Thursday, October 27, 2011

Man on the Moon


I was looking up the man on the moon, and this is all that I found when I Googled it. Apparently it is just a household tale that Dante alludes to. Cain apparently was forced to circle the world as the moon and see what he could not have due to his betrayal.

One medieval Christian tradition claims him as Cain, the Wanderer, forever doomed to circle the Earth. Dante's Inferno alludes to this:
"For now doth Cain with fork of thorns confine
On either hemisphere, touching the wave
Beneath the towers of Seville. Yesternight
The moon was round."

6 comments:

Shaina Lu said...

I think it is really interesting how today we use a lot of phrases and sayings without even stopping to think about them. It's almost like we take these sayings for granted without really appreciating their roots. However, it's really cool when you stumble upon something in the classic literature we have been reading and then start to question if that is the origin of these sayings.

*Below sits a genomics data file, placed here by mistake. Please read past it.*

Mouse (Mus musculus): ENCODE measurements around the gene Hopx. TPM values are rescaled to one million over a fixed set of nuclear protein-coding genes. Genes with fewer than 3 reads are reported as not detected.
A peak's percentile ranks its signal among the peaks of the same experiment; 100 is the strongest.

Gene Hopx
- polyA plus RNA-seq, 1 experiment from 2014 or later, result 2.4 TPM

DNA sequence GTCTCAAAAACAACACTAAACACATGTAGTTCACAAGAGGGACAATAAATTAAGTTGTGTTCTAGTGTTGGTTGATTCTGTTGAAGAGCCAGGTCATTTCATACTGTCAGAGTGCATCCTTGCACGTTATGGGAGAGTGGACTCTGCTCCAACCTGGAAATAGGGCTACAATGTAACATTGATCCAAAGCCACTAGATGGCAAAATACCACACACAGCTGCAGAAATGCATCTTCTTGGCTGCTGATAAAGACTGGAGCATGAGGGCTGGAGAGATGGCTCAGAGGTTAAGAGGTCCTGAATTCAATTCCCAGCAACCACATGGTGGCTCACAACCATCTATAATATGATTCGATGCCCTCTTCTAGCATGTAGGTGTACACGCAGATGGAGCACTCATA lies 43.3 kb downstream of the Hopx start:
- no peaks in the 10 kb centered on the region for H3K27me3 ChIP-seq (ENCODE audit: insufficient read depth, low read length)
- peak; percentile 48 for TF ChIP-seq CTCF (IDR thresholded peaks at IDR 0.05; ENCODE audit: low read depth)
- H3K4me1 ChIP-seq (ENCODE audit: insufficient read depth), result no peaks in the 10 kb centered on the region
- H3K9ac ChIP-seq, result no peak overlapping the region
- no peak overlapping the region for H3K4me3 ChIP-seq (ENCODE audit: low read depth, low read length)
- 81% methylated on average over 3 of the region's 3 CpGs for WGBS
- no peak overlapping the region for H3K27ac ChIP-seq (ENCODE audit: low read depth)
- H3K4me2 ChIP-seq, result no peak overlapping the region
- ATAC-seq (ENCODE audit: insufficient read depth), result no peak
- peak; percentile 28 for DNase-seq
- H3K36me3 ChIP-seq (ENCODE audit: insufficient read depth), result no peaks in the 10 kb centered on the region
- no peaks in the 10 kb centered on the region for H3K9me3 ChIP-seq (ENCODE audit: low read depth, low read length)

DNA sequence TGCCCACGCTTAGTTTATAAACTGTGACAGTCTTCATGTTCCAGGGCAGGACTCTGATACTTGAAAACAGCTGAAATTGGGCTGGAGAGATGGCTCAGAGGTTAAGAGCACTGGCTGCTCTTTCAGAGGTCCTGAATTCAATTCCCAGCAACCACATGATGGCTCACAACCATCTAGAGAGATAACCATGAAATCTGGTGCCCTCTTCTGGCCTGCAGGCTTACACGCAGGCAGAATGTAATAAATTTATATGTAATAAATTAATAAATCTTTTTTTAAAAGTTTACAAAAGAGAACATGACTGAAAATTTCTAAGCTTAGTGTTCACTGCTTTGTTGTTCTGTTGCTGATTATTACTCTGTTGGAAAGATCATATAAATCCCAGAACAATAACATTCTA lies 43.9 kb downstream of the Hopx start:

Ravin S said...

I never even knew what the Man in the Moon phrase meant. I kinda just heard it. It is really weird that it comes from the bible with the Cain and Abel story. Everytime I think of the saying, I think of the DreamWorks Animation studios logo with the little kid sitting on the moon fishing...

christine said...

This kind of also links to popular music today. An example is kid cudi's "man on the moon". So much of our current trends are relatable to history and we're not even aware of it most of the time.

mere said...

Ha! Yes Christine I feel like the Kid Cudi reference is actually really relevant as Kid Cudi is such a "wanderer" or "loner" like Cain.

sara pendleton said...

It's funny to think that this is where this common expression comes from. It's also funny that it adds another pagan element to early christianity; it's almost like Cain is personified by the moon, like some kind of diety-like figure that perhaps glorifies him in a kind of mytic story rather than demonizes him by say, making him burn in the Inferno for example. I always thought the man in the moon meant that the craters formed some kind of face. As far as popular music goes "Man on the Moon" by REM is pretty awesome.

Ravin S said...
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